“It is fair to say that industry is still confused to a degree about the potential for blockchain,” David Schatsky, managing director of Deloitte LLP,  said in a statement last summer. “More than a quarter of surveyed knowledgeable execs say their companies view blockchain as a critical, top-five priority. But about a third consider the technology overhyped.”

Those already embracing blockchain are finding a new independence in their ability to transmit both sensitive data and money securely, enabling a new business dynamic.

Blockchain is a decentralized electronic, encrypted ledger or database platform — in other words, a way to immutably store digital data so that it can be securely shared across networks and users. As a peer-to-peer network, combined with a distributed time-stamping server, blockchain databases can be managed autonomously. There’s no need for an administrator; the users are the administrator.

Blockchain eliminates huge amounts of recordkeeping, which can get confusing when there are multiple parties involved in a transaction, according to Saurabh Gupta, vice president of strategy at IT services company Genpact. “Blockchain and distributed ledgers may eventually be the method for integrating the entire commercial world’s record keeping,” he said.

Smart contracts

Blockchain distributed ledgers can be used to automatically execute business contracts. The peer-to-peer database first captures all terms and conditions between an organization and its customers, then uses data gleaned across distributed nodes or servers to determine when those conditions have been met and payment is authorized.

For example, IBM, AIG and Standard Chartered Bank just announced a pilot project to streamline one of the most complex types of policies in the insurance industry – a multinational policy.

The three companies created a master policy written in the UK, and that includes  three local insurance policies in the U.S., Singapore and Kenya, into a “smart contract” based on blockchain technology that provides a shared view of policy data and documentation in real-time.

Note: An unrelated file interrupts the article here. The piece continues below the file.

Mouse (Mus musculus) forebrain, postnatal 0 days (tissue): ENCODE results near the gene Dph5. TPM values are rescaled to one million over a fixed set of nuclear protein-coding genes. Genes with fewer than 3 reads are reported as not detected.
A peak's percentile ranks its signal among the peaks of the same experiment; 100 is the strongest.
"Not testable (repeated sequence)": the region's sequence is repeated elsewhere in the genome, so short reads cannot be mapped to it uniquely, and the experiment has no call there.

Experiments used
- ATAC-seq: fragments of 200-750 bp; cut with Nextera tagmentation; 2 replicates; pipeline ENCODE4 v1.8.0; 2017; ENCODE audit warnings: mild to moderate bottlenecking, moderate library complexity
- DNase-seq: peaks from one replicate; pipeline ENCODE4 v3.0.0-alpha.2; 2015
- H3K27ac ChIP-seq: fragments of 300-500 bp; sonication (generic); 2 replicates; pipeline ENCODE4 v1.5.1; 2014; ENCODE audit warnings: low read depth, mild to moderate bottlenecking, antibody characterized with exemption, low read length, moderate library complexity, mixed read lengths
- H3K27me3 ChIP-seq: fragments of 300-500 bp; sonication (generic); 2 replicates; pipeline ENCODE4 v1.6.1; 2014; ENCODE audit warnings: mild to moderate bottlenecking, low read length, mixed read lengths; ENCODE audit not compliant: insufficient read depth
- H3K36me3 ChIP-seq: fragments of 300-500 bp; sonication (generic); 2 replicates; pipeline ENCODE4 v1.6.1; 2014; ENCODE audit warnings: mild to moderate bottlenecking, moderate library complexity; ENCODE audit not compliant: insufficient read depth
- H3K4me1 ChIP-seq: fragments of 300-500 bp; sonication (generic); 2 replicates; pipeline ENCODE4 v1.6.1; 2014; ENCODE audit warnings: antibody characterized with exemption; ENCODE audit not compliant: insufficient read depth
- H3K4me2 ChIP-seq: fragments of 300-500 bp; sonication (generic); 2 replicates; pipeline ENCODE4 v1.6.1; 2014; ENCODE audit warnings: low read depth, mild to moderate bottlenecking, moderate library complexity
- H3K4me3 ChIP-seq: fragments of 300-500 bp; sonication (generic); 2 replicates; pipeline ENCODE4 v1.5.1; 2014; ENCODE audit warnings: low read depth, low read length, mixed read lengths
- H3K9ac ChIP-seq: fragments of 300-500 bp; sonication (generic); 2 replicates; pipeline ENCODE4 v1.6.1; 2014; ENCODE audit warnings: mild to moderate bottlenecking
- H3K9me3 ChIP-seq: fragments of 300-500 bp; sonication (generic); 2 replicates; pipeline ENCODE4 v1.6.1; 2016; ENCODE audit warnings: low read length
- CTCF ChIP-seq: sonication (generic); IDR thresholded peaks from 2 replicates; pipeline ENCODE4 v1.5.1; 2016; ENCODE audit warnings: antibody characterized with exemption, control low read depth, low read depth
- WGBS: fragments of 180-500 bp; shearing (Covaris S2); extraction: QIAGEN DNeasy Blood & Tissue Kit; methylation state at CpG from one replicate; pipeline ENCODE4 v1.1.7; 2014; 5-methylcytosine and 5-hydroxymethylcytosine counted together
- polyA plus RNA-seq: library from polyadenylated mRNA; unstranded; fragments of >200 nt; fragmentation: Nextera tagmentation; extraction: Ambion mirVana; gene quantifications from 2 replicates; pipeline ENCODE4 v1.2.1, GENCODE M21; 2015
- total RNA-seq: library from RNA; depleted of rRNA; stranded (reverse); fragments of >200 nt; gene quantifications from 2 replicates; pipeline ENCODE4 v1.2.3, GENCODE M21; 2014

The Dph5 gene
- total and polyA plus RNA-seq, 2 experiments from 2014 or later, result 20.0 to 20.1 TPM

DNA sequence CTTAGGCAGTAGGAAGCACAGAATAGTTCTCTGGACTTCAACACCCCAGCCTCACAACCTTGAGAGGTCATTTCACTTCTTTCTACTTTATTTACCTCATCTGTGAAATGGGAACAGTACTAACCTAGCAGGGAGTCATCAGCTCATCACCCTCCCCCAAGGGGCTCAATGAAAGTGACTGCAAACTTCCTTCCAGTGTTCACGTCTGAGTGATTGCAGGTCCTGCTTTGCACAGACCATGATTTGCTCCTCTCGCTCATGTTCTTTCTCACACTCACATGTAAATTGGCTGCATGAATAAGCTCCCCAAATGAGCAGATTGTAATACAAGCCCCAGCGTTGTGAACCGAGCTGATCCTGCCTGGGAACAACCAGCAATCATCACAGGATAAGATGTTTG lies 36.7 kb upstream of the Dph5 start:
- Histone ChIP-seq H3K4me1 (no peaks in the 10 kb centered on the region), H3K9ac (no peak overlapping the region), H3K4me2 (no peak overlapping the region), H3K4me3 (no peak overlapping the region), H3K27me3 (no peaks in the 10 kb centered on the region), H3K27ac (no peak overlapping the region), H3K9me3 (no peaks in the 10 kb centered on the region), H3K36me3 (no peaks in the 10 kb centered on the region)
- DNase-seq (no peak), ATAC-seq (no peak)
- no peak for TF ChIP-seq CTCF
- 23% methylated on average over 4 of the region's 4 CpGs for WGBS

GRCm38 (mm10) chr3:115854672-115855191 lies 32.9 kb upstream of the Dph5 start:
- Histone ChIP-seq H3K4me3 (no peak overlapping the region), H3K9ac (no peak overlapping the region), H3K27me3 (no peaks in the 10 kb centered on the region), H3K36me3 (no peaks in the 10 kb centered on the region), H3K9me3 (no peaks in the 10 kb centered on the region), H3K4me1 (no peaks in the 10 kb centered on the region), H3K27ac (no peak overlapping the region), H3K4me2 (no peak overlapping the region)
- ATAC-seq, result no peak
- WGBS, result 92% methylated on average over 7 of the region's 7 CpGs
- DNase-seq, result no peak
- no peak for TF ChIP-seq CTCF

The solution is structured so that multiple parties in the network — including brokers, regulators and auditors — can collaborate more effectively and efficiently, according to IBM. The solution gives all of the parties a unified view of policy and payment data and documentation so that they can make informed business decisions based on a common set of trusted data.

“It is designed to infuse trust and transparency into the insurance underwriting process across borders,” an IBM spokesperson wrote in an email to Computerworld. “When critical data about the policy is stored on the blockchain, all permissioned parties in the network have a single view of the data, and no single party can make changes without the consensus of other members.”

Because it’s based on blockchain:

  • It provides the ability to record and track events and associated payments in each country related to the insurance policy.
  • No one party can modify, delete or even append any record without the consensus from others on the network.
  • This level of transparency helps reduce fraud and errors, as well as the need for the parties to contact each other to view policy and payment data and the status of policies.